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Book review

by Mark Swift

Russian society and the Orthodox Church: religion in Russia after communism
Zoe Knox

Published by RoutledgeCurzon, 2005-11-04
ISBN 9780415320535

Zoe Knox’s conclusion – that liberal reformist elements in Russian Orthodoxy have fostered the development of civil society in post-Soviet Russia, while the official church hierarchy has stymied the same – comes as no surprise. This study’s strength is the thoroughness with which this conclusion is demonstrated. This well-researched study describes a dynamic state of affairs, still unfolding. Zoe Knox examines the church’s activity in three major domains: politics, society, and its internal mechanisations; and around two pivotal pieces of legislation: the 1990 law ‘On Freedom of Conscience and Religious Associations’, and the 1997 law ‘On Freedom of Conscience and Religious Associations’. If the former represents the renunciation of Soviet-era anti-religious policies and characterises the relative openness of the time, the latter controversial legislation – in violation of provisions of the Russian Constitution on the separation of church and state – imposed restrictions on the activities of religious minorities and cemented Russian Orthodoxy’s privileged position in regard to the state.

Zoe Knox maintains that, after the capitulation and compromises of the Soviet years, the reemergence of Orthodox Church as a prominent force in Russian society was in no way predetermined. The author also rejects theories that Russian society and institutions, the Orthodox Church included, are inherently autocratic and conservative, as ‘overly deterministic’ (p. 38). She argues that circumstances in post-Soviet Russia and the Moscow Patriarchate’s desire for political influence promoted a conservative agenda (p. 189). While making the case for dynamism and heterogeneity within the Orthodox Church, the author documents how, in the conflict between progressive Orthodox priests and laity who advocate ecumenism and modernisation of the liturgy in the vernacular, and those who regard such notions as apostasies, the latter conservatives have prevailed.

Two of the six chapters of Knox’s study provide theoretical and historical background; specifically, a discussion of the role of the Catholic Church in Poland and Liberation Theology in South America in the cause of social justice, and a survey history of the evolving relationship of the Soviet regime with the Orthodox Church – from concerted persecution, to limited tolerance, to the pragmatism of Gorbachev, who recognised that the values taught by religion were not incompatible with the aims of Soviet society. The topics of subsequent chapters are also grounded in theory and history. Before examining the appropriation of Orthodoxy by national chauvinists, for example, Knox reviews definitions and types of nationalism, its historical precedents in nineteenth century Russia (the Slavophiles, the ‘Russian Idea’, Black Hundreds); the resurrection of traditional rural values by twentieth century village prose writers, and prescient Western studies that predicted a new Russian nationalism would supplant moribund Marxism-Leninism.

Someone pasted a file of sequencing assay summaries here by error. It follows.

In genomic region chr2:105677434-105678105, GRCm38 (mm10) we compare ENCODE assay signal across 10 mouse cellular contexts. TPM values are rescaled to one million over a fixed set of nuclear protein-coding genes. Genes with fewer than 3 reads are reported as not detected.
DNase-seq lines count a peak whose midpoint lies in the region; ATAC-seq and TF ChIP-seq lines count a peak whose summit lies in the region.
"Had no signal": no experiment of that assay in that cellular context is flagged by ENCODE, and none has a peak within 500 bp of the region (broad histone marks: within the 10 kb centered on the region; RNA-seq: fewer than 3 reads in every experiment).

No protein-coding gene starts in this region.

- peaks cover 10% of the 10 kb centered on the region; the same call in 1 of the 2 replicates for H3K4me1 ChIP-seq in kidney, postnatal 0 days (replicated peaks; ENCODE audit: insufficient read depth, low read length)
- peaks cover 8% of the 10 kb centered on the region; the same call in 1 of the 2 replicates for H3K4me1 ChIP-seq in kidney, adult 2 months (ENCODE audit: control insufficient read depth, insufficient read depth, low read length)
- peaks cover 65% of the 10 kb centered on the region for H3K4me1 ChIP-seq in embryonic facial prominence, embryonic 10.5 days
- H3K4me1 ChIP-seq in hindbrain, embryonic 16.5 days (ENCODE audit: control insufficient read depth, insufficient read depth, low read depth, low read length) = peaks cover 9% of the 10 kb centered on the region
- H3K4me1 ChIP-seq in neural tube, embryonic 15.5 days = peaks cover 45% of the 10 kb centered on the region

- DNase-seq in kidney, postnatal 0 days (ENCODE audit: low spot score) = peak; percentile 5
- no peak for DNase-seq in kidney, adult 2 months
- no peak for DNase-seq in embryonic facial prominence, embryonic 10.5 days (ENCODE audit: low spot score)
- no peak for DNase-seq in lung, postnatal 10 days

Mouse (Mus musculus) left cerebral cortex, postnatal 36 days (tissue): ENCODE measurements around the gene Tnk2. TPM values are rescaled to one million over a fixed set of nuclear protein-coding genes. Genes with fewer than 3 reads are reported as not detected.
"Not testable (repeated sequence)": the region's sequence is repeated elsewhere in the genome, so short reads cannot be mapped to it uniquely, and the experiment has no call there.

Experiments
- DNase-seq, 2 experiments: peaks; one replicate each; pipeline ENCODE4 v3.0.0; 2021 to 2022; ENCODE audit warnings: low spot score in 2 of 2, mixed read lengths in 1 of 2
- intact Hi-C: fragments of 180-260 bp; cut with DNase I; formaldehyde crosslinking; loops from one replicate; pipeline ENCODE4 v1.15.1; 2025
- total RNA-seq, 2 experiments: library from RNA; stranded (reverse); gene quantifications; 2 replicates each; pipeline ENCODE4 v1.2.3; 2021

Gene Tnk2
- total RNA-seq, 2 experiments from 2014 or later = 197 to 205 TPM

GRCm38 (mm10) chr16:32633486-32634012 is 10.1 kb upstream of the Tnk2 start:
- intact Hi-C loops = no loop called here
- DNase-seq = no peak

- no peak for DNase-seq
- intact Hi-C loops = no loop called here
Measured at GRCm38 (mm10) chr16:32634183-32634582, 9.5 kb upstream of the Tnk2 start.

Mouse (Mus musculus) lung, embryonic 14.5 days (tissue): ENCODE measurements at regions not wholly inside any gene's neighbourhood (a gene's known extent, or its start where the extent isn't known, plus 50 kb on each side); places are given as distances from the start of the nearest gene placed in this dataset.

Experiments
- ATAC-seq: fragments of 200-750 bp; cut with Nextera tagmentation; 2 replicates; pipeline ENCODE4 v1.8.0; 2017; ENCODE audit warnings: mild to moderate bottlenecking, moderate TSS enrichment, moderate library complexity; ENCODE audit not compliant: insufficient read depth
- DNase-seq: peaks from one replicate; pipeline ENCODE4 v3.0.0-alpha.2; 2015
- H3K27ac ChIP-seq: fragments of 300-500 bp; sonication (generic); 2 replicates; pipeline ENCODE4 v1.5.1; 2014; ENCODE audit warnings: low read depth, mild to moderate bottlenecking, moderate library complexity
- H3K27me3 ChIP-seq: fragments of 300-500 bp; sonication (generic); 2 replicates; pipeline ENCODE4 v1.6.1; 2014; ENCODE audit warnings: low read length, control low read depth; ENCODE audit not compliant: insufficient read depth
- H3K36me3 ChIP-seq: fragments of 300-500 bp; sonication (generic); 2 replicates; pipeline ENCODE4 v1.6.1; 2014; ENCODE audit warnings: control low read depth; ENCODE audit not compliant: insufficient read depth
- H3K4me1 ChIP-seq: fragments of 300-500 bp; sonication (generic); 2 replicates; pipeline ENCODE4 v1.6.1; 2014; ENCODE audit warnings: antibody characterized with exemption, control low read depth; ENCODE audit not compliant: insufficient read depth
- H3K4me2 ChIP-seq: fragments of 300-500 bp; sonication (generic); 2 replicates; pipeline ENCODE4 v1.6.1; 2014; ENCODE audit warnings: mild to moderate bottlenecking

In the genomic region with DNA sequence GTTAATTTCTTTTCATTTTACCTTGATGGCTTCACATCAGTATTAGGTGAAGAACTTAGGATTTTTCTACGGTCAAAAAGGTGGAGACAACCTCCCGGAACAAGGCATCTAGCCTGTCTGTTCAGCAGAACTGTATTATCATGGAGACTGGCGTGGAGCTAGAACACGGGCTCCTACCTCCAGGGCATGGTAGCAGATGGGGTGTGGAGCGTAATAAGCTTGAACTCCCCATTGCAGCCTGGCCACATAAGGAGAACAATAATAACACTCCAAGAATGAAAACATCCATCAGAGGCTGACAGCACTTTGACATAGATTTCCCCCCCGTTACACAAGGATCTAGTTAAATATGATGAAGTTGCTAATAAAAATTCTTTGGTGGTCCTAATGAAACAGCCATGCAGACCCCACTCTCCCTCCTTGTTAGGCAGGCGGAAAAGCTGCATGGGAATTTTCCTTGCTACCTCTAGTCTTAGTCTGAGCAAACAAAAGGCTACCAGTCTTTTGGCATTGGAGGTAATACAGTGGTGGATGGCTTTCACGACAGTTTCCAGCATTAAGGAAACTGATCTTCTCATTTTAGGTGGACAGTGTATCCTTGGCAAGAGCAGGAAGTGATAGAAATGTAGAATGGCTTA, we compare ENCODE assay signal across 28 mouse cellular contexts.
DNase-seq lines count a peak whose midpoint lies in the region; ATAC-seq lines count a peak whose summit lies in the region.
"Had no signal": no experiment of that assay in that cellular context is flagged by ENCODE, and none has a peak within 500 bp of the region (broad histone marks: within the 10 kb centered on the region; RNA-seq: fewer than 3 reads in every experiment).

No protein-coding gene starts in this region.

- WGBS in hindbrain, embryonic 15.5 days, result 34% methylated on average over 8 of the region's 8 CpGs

If the Orthodox Church’s activities in charitable causes, healthcare, environmental issues and the like are found commendable, the symphonic relationship the church has cultivated with the state ‘is incompatible with civil society and religious pluralism’ (p. 105). Among illustrative examples of the church’s collusion with the state, the author notes the construction of the Cathedral of Christ the Saviour; favourable tax status and dubious commercial activities; the introduction of Orthodox chaplains in the armed forces (while those from other faiths are excluded); tacit support for government policy in Chechnia; government acquiescence to the church’s concerns over reburial of the Romanov remains; the presence of prelates at state functions, and state awards to church officials. In Knox’s estimation, the Moscow Patriarchate failed to meet its historic challenge to be a force for positive change, but instead retreated into tradition and conservatism and, to this end, sought alliance with the government. While documenting how the current state of affairs came to be, the author points to missed opportunities on the part of the Moscow Patriarchate and makes recommendations: the Patriarch, rather than make concessions to anti-Semitic and nationalist elements within the Church, for fear of their defection, ‘could throw his weight behind religious, social and political forces that seek to strengthen civil society’ (p. 180); rather than be dismissed or silenced, the views of liberal dissenters ‘could be welcomed as part of the freedom to debate and discuss’ (p. 182).

Zoe Knox has synthesised a wealth of information in this thoroughly documented study, which includes 54 pages of notes, 80% of which are simple citations of sources as recent as 2003. What is couched as ‘analysis’ often reads more precisely like survey or discussion, and the book is rather overwritten and too self-referential. The focus of Chapter 5, for example – the appropriation of Orthodoxy by national chauvinists – is overtly restated no less than five times in the chapter’s opening pages, and reiterated thrice on the final two (pp. 131–37; pp. 154–55); a misnamed Conclusion summarises the book’s content chapter by chapter. Such excessive reiteration and summation diminishes the authority of an otherwise solid discourse. The book’s merits outweigh these shortcomings, however; it will find avid readership among students and researchers of the recent history of the Russian Orthodox Church and its role in Russian society.